Welcome to Climanosco’s library, an ever-growing collection on all things climate science.
Sea level under climate change: Understanding the links between the past and the future
Keven Roy, Nicole S. Khan, Timothy A. Shaw, Robert E. Kopp and Benjamin P. Horton
Rising global sea level, a consequence of climate change, results from an increase in the world ocean’s water volume and mass. Recent climate warming is responsible for producing the highest rate of global average sea-level rise of the past few millennia, and this rate will accelerate through the 21st century and beyond, exposing low-lying islands and coastal regions to significant …
Rising carbon dioxide is decreasing nutrition in crops and endangering health among the less wealthy
Matthew Smith and Samuel S Myers
Carbon dioxide levels are rising globally. The increasing CO2 levels reduce the concentration of nutrients in many of the crops that are consumed worldwide (wheat, rice, barley, maize, legumes, and potatoes). The larger effects for human health are concentrated in regions that heavily rely on these crops for their nutrition such as South and Southeast Asia, North Africa, and the …
Will climate change worsen your health?
Nearly 8% of deaths in Europe are due to ambient temperatures, and global warming represents an additional threat for public health. Despite the fact that we expect more frequent, intense and persistent heat waves during the present century, it is actually not clear whether the number of attributable deaths will also increase. Here I discuss why the role of early …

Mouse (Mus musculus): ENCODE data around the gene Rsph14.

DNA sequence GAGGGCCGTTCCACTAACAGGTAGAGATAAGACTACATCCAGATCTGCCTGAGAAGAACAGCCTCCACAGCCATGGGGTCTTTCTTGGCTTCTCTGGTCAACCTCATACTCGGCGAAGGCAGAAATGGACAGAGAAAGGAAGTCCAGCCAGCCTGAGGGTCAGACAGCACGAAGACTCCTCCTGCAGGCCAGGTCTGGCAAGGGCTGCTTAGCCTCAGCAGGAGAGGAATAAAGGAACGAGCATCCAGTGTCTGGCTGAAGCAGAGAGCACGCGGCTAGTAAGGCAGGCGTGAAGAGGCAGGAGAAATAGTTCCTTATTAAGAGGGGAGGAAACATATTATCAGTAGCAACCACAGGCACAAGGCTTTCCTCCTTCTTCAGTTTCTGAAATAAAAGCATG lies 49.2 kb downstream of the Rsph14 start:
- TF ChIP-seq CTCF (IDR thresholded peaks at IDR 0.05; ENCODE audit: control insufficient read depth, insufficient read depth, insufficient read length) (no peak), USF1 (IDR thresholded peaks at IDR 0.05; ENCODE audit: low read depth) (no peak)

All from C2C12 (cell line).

The impact of climate change will hit urban dwellers first – Can green infrastructure save us?
Two phenomena that can cause large numbers of premature human deaths have gained attention in the last years: heat waves and air pollution. These two effects have two things in common: They are closely related to climate change and they are particularly intense in urban areas. Urban areas are particular susceptible to these impacts because they can store lots of …
Increasing heat creates hardship for brick kiln workers in Chennai, India and the alternative pathways reducing it
Karin Lundgren Kownacki, Siri M. Kjellberg, Pernille Goosh, Marwa Dabaieh and Vidhya Venugopal
Climate change brings new burdens to people working outdoors. Migrant populations working at brick kilns in India are one such group facing dangerously overheated working conditions. Many migrate to the kilns from rural areas under bonded labor conditions. We argue that solutions need to go beyond industry-oriented technology-based solutions and focus on the social problem and take a people focused …